Impact Factor 4.300

The world's most-cited Neurosciences journals

Original Research ARTICLE

Front. Cell. Neurosci., 25 December 2013 | https://doi.org/10.3389/fncel.2013.00276

Neuronal intrinsic properties shape naturally evoked sensory inputs in the dorsal horn of the spinal cord

  • Neurofisiología Celular y Molecular, Instituto de Investigaciones Biológicas Clemente Estable, Montevideo, Uruguay

Intrinsic electrophysiological properties arising from specific combinations of voltage-gated channels are fundamental for the performance of small neural networks in invertebrates, but their role in large-scale vertebrate circuits remains controversial. Although spinal neurons have complex intrinsic properties, some tasks produce high-conductance states that override intrinsic conductances, minimizing their contribution to network function. Because the detection and coding of somato-sensory information at early stages probably involves a relatively small number of neurons, we speculated that intrinsic electrophysiological properties are likely involved in the processing of sensory inputs by dorsal horn neurons (DHN). To test this idea, we took advantage of an integrated spinal cord–hindlimbs preparation from turtles allowing the combination of patch-clamp recordings of DHN embedded in an intact network, with accurate control of the extracellular milieu. We found that plateau potentials and low threshold spikes (LTS) -mediated by L- and T-type Ca2+channels, respectively- generated complex dynamics by interacting with naturally evoked synaptic potentials. Inhibitory receptive fields could be changed in sign by activation of the LTS. On the other hand, the plateau potential transformed sensory signals in the time domain by generating persistent activity triggered on and off by brief sensory inputs and windup of the response to repetitive sensory stimulation. Our findings suggest that intrinsic properties dynamically shape sensory inputs and thus represent a major building block for sensory processing by DHN. Intrinsic conductances in DHN appear to provide a mechanism for plastic phenomena such as dynamic receptive fields and sensitization to pain.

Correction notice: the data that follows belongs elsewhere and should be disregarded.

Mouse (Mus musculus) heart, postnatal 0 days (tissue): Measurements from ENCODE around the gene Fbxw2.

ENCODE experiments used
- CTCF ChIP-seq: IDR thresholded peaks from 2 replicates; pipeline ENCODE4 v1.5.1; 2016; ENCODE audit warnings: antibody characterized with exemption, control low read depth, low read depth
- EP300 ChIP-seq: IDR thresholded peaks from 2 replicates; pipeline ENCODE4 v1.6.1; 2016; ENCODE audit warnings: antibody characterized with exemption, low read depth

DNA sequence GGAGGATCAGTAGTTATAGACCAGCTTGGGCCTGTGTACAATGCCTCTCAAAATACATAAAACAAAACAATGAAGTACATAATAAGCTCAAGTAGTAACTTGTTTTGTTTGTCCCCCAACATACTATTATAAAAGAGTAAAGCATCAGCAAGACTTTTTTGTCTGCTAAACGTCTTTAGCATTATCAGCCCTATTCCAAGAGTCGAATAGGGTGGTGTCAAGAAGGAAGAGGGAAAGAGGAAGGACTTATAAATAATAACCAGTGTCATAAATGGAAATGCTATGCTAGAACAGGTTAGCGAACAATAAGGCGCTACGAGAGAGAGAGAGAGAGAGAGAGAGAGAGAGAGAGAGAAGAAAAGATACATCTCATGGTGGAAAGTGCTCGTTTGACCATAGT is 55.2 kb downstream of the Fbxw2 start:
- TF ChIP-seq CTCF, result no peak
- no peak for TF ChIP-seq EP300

Introduction